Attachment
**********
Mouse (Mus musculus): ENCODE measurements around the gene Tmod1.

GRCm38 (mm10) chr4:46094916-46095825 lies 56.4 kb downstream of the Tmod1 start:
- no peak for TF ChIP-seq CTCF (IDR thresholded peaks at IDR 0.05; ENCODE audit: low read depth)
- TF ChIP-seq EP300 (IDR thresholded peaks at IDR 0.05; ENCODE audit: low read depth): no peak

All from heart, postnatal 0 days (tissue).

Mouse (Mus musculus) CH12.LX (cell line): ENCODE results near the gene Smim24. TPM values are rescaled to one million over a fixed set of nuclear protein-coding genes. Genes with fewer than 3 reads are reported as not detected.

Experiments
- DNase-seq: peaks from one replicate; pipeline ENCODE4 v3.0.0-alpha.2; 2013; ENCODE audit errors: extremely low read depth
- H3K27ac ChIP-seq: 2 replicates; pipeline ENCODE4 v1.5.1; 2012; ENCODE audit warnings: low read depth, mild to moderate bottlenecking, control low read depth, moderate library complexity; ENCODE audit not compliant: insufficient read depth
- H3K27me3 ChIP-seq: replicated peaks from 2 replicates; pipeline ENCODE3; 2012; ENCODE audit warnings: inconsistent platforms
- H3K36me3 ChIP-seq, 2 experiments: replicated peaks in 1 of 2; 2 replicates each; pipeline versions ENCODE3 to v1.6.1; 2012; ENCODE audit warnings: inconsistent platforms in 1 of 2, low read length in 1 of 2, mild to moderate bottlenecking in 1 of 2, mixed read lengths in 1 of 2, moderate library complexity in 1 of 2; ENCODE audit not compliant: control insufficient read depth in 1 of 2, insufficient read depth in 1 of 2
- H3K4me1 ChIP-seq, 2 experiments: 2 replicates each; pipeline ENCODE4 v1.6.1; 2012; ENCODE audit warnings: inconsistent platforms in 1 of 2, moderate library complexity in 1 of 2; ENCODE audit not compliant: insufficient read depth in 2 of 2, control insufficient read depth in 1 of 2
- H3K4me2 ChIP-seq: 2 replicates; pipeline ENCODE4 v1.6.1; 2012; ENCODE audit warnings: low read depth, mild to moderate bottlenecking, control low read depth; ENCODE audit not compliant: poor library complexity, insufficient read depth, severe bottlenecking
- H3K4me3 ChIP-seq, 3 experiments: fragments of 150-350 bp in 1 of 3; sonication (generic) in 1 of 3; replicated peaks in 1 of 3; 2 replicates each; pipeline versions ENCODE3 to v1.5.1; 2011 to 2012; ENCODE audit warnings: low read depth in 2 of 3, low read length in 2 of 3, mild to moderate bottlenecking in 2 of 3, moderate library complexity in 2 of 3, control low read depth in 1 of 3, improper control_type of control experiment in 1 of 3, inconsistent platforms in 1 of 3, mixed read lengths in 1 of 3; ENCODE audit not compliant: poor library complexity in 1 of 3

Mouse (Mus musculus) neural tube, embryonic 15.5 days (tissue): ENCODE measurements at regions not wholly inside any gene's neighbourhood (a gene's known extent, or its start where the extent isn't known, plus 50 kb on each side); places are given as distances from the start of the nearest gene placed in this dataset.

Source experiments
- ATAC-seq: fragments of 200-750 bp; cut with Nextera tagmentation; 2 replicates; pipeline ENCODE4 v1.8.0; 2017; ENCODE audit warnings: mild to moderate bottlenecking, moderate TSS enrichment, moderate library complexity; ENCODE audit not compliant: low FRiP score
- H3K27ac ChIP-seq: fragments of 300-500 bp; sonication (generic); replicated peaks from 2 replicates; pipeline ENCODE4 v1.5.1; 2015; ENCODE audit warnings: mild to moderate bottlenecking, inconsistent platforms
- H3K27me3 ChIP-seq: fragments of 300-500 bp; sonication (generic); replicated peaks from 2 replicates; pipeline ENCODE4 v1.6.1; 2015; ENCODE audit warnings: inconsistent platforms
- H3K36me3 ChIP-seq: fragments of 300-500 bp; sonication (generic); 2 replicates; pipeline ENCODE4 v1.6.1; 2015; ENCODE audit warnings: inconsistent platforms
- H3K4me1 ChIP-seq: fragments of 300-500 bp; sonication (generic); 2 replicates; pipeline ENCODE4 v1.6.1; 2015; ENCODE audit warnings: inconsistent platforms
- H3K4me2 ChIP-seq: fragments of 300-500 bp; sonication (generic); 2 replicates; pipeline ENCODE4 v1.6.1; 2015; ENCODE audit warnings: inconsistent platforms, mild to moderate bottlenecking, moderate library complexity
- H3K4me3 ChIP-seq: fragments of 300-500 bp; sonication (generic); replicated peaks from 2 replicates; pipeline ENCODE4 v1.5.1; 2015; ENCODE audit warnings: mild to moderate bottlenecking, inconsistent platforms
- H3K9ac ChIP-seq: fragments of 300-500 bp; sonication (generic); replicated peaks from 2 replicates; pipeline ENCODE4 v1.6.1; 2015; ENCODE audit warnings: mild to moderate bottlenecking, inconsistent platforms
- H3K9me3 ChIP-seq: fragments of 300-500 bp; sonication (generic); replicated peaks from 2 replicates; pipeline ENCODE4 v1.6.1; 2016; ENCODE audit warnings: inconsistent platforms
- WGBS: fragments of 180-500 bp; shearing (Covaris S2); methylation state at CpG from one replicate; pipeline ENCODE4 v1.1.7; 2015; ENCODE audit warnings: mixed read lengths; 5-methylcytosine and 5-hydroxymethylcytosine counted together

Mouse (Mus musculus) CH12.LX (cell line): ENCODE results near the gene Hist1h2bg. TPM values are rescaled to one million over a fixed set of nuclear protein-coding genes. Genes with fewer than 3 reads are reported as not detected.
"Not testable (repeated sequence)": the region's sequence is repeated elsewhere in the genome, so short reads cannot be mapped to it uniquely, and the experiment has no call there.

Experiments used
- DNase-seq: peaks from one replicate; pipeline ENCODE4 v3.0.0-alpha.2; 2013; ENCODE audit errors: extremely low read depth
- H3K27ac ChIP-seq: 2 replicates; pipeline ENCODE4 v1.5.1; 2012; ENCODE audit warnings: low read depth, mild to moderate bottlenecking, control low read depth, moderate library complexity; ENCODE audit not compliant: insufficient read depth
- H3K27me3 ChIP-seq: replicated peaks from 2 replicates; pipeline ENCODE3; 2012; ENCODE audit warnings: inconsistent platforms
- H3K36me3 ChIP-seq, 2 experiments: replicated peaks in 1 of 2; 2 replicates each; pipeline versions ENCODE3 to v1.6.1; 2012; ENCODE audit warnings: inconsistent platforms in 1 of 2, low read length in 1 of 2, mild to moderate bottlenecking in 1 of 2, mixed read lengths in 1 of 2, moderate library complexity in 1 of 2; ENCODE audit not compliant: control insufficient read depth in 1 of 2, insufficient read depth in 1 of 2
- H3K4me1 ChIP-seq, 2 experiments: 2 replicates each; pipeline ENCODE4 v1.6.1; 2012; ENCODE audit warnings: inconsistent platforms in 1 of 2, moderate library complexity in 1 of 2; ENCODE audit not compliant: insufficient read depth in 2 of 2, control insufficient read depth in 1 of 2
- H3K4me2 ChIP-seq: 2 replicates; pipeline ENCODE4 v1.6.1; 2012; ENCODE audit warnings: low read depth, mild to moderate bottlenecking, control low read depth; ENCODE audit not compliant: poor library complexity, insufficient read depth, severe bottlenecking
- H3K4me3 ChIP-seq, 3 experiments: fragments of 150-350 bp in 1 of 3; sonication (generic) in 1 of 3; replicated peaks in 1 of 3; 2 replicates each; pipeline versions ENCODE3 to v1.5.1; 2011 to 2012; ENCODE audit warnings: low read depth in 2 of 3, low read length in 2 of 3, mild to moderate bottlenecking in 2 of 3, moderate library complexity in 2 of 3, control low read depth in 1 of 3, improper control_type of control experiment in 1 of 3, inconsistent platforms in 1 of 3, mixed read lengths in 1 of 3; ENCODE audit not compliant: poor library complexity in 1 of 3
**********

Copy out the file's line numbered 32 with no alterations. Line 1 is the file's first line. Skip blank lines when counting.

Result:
- H3K27me3 ChIP-seq: replicated peaks from 2 replicates; pipeline ENCODE3; 2012; ENCODE audit warnings: inconsistent platforms